We all need transparency right now. Our schools need to be as clear as possible when it comes to planning in this age of uncertainty. Online and hybrid courses still remain in high demand for our students. In my opinion, it would benefit the community at large if we did all we can to protect ourselves and each other from this virus. This includes everything from wearing masks, becoming vaccinated, and ensuring various modes of instruction are available for our students.


As a local education leader, how do you plan to initiate or encourage the changes you'd like to see in the Baton Rouge school system?

By speaking up and showing out. I am currently working with other local Visual Arts programs to determine how we can better develop a community of artists and art students in the age of COVID-19.


How can the community help create change in local education?

I would urge parents to continue to show interest in their children's education. Reach out to your student's professors, those in leadership positions to make your concerns known.

 

Gwendolyn Hamilton

GPH Consulting LLC (Community Advocacy)


How do you think the local education system has changed since the COVID-19 outbreak began?

Since COVID began the consciousness and the vulnerabilities of the system have been exposed. COVID forced us to realize that we were not prepared for disasters like this. And as we switched to technology, there was a stark realization that only those families and children that had access to technology could join in when it was offered. I think it's been positive in that I think it's made us as a community step back and start to address some of those vulnerabilities in education and health in particular.


With all of the changes in the education system since COVID-19, what are the areas that need the most improvement in Baton Rouge schools now?

The most important thing is acknowledging from families and the system that learning loss is real. Children have been out of school, hybrid or otherwise for over a year. There's documented evidence to show that those kids that have been out of school have experienced loss in learning and they now have to catch up. Also, I think that it's really important that as we use this unprecedented amount of federal funds that have come into our community, that we think not short term, but long term in how we sustain ourselves in the event of another catastrophe.


As a local education leader, how do you plan to initiate or encourage the changes you'd like to see in the Baton Rouge school system?

I have been a community advocate for high-quality public education for nearly 50 years. My role will continue to be a voice for the most vulnerable in our community, a voice that helps them understand what choice is, access is and the benefits it has to the children, short and long term.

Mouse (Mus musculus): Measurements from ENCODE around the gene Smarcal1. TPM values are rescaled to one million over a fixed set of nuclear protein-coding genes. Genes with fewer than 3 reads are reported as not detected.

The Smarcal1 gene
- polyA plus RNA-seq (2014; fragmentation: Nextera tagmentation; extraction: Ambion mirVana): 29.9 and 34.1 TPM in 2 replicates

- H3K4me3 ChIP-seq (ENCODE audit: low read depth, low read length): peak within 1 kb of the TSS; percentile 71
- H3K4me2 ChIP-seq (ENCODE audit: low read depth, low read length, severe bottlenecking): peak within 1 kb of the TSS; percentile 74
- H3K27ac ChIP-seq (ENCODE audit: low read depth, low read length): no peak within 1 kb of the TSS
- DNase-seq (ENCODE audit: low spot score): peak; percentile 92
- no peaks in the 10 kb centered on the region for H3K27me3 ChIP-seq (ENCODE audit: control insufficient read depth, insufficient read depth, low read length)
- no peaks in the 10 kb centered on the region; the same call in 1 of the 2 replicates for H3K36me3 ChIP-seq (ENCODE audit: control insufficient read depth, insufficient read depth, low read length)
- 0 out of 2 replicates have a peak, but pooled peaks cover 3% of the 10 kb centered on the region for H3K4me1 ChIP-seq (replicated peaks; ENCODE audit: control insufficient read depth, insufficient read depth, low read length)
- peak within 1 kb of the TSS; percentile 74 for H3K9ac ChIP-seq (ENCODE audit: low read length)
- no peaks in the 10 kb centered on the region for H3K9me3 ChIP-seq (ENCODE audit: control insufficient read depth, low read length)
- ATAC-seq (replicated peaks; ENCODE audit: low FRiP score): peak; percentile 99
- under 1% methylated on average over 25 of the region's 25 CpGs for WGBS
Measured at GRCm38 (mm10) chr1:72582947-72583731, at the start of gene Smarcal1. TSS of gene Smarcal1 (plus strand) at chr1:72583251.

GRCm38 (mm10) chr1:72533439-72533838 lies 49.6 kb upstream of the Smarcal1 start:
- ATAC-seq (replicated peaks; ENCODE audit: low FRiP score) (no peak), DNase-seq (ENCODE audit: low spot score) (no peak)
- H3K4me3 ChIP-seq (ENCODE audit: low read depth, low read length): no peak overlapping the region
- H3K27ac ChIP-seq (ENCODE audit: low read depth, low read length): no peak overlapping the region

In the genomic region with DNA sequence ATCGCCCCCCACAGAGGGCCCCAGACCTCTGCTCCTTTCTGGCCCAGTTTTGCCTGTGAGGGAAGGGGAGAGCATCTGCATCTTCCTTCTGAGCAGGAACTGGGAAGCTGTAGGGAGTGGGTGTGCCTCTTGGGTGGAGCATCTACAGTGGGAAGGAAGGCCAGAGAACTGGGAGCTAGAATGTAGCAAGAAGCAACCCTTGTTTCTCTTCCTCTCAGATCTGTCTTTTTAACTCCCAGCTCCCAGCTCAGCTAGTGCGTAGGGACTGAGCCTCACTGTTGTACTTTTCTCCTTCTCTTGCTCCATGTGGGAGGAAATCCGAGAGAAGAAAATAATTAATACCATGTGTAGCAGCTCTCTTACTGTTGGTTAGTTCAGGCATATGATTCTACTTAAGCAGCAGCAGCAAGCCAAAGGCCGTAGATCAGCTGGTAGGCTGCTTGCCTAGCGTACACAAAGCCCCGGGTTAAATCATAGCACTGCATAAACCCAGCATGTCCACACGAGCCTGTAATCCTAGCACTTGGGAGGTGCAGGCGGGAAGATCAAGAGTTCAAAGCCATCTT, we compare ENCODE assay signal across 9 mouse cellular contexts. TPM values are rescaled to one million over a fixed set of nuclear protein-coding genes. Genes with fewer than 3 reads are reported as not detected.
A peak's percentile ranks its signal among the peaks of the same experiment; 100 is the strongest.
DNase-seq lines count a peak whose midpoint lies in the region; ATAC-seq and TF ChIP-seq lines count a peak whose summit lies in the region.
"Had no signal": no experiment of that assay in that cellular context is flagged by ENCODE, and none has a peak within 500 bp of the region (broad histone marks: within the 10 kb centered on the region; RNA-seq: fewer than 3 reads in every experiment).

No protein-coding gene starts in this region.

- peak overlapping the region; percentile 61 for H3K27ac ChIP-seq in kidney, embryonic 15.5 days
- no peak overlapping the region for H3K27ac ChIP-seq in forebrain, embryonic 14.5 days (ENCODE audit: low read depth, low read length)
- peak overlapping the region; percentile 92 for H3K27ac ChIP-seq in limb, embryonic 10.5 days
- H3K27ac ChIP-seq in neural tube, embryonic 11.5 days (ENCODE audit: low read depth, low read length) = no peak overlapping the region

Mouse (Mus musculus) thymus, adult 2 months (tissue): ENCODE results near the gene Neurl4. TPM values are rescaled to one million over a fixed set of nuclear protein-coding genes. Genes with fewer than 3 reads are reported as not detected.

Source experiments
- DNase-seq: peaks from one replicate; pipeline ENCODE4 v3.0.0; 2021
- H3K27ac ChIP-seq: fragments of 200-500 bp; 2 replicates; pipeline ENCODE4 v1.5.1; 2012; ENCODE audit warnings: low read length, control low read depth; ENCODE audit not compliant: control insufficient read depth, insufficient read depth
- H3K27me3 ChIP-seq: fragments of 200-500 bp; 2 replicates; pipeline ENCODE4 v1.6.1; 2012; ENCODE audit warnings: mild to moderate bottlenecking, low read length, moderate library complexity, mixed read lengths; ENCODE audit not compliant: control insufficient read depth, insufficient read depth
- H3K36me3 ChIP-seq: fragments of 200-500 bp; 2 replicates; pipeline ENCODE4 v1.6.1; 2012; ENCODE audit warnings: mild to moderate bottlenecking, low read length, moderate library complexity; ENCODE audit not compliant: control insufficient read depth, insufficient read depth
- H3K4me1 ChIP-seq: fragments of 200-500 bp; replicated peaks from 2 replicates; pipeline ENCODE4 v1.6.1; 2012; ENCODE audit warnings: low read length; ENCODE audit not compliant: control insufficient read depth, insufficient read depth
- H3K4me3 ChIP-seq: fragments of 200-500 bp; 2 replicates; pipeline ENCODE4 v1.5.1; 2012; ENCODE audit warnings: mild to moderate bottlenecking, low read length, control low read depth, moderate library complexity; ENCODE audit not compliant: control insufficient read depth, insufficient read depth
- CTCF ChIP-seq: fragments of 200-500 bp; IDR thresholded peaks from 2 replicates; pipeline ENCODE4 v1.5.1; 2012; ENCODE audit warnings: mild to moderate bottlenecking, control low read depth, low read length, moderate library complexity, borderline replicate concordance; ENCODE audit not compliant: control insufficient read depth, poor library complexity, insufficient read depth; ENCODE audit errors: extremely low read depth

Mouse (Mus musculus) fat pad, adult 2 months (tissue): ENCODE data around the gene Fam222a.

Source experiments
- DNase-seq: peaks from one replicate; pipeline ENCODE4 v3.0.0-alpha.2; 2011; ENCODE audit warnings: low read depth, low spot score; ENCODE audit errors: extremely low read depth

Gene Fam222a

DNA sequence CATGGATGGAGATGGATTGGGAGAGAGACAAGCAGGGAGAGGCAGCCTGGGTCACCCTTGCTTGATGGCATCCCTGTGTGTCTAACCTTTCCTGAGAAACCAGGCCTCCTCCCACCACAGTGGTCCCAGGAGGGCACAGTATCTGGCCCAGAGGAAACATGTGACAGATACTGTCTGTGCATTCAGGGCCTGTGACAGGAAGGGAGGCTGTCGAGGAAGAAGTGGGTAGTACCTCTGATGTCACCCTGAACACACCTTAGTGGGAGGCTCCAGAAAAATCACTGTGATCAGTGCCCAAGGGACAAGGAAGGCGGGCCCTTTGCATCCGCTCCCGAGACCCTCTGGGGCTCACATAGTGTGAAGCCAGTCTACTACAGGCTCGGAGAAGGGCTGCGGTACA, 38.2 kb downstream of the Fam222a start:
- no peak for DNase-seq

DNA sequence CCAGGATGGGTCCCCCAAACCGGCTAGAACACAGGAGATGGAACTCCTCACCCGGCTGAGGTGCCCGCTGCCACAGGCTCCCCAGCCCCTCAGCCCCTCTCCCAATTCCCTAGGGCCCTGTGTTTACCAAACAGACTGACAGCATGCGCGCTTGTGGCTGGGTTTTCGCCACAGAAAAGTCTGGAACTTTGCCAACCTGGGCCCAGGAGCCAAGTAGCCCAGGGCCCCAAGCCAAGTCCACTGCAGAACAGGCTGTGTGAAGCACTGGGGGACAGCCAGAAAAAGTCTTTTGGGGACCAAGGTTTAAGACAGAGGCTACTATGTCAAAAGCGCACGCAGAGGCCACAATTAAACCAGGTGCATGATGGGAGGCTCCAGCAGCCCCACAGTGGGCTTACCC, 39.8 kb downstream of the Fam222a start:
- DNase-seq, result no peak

How can the community help create change in local education?

Local education exists to serve the community, so the community has to be informed in a way that they understand so that they would know how to advocate for high-quality education. There should be concentrated efforts to make sure that we’re doing everything possible to make sure that families at all levels have the right information, the best information so that they can demand quality and accountability.


 

Adonica Pelichet Duggan

CEO Baton Rouge Alliance for Students


How do you think the local education system has changed since the COVID-19 outbreak began?

I think the system has had to be more adaptive and flexible in order to meet the diverse needs of families. I believe families have become more aware of the challenges many schools face and have a new expectation of service.


With all of the changes in the education system since COVID-19, what are the areas that need the most improvement in Baton Rouge schools now?

I believe we need to continue to scale high-quality school offerings and increase equitable access to the most in-demand schools in our city. In addition, we need to allocate additional resources to adequately address the programs and services we want provided at the school building level.


As a local education leader, how do you plan to initiate or encourage the changes you'd like to see in the Baton Rouge school system?

Our team works to help families understand how to navigate the complex systems, advocates for policies that support the growth of quality schools, and ensures families are represented in the conversation. We must center the interests of students in shaping policy decisions.


How can the community help create change in local education?

The community must unite around a shared vision of what successful educational outcomes for our students look like and hold policymakers accountable for results. It takes the support of the entire community to achieve an excellent education for every child.